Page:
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  • Writer's pictureJen Haynes

Manual Methods to Control Invasive Plants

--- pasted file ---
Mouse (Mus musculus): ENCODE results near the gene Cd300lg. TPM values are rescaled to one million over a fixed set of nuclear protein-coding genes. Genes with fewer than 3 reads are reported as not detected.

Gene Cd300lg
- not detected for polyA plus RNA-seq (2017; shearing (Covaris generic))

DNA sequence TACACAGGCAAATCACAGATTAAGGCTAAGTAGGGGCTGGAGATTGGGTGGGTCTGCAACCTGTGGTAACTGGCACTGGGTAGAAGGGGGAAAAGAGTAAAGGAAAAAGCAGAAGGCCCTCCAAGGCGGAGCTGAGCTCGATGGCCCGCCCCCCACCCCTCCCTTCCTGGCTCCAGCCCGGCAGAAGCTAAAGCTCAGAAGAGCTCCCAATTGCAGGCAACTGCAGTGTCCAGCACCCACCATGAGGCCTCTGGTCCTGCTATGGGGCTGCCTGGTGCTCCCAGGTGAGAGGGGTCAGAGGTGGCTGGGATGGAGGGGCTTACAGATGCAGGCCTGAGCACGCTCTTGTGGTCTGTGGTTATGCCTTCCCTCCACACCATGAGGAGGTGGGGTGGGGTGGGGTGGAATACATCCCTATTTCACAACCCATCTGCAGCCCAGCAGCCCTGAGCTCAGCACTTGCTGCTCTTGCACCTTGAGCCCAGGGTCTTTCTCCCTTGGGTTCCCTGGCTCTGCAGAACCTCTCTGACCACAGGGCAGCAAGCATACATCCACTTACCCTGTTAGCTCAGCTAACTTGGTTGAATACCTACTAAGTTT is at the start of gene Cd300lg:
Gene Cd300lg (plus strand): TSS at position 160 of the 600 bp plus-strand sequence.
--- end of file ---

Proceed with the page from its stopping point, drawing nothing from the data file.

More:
Invasive plant control can be a lot of work, but it is so worth it! It is super satisfying to spend an hour pulling invasive plants and look back and see how much better it looks and you know that you have just helped protect the ecosystem. Today we will discuss some of the different types of manual treatment also known as mechanical treatment. Manual treatment is anything that doesn’t involve herbicide or biological treatment. All invasive plants can be controlled using manual methods but not all methods work for all plants. Some examples of manual control are goat or sheep grazing, hand pulling, digging, disking, mowing, burning, cutting, mulching, and tarping. If you have a small patch of hoary alyssum and you pull all the plants and keep monitoring the spot and pulling all the plants that come up then in a few years you will have no more hoary alyssum. If you have that same patch of hoary alyssum and you mow it then in a few years you will have a yard full of hoary alyssum. If you are doing manual treatment on different areas of your property it is important to clean your equipment in between sites. This is especially important if you are treating different types of plants at the different sites. Preventing spread of any invasive plant is important. If you are disking down weeds in a field, it is a good idea to wash the dirt off the disk before moving to another field. When pulling or digging invasive plants you should bag them and take them to the landfill to be buried with the household garbage. In the Regional District of Kootenay Boundary, it is free to take invasive plants to the landfill. Most compost does not get hot enough to kill the seeds of invasive plants. You don’t want to put your compost in the garden and have a whole bunch of invasive plants come up. Mowing is not recommended for most invasive plants but if you do mow them here are a few tips. Do not mow if they have already gone to seed. This will just spread them. If mowing once is the most feasible then do it right before the plants flower. If you will be mowing multiple times it is best to set your mower high the first cut and lower it with each subsequent mowing. For more information you can contact the Boundary Invasive Species Society at 250-446-2232,, Facebook and

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